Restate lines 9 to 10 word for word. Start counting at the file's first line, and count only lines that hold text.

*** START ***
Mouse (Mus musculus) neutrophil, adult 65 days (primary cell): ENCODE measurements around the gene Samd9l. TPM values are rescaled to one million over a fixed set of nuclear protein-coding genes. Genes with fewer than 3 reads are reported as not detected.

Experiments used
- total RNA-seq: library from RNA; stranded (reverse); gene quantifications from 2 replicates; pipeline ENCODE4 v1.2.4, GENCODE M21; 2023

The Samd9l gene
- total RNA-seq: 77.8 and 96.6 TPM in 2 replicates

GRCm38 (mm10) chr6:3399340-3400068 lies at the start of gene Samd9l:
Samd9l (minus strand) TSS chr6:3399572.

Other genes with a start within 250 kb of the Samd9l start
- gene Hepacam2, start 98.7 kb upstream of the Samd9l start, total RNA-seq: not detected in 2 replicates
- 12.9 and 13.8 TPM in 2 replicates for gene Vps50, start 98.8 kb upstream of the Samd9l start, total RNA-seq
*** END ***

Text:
- gene Hepacam2, start 98.7 kb upstream of the Samd9l start, total RNA-seq: not detected in 2 replicates
- 12.9 and 13.8 TPM in 2 replicates for gene Vps50, start 98.8 kb upstream of the Samd9l start, total RNA-seq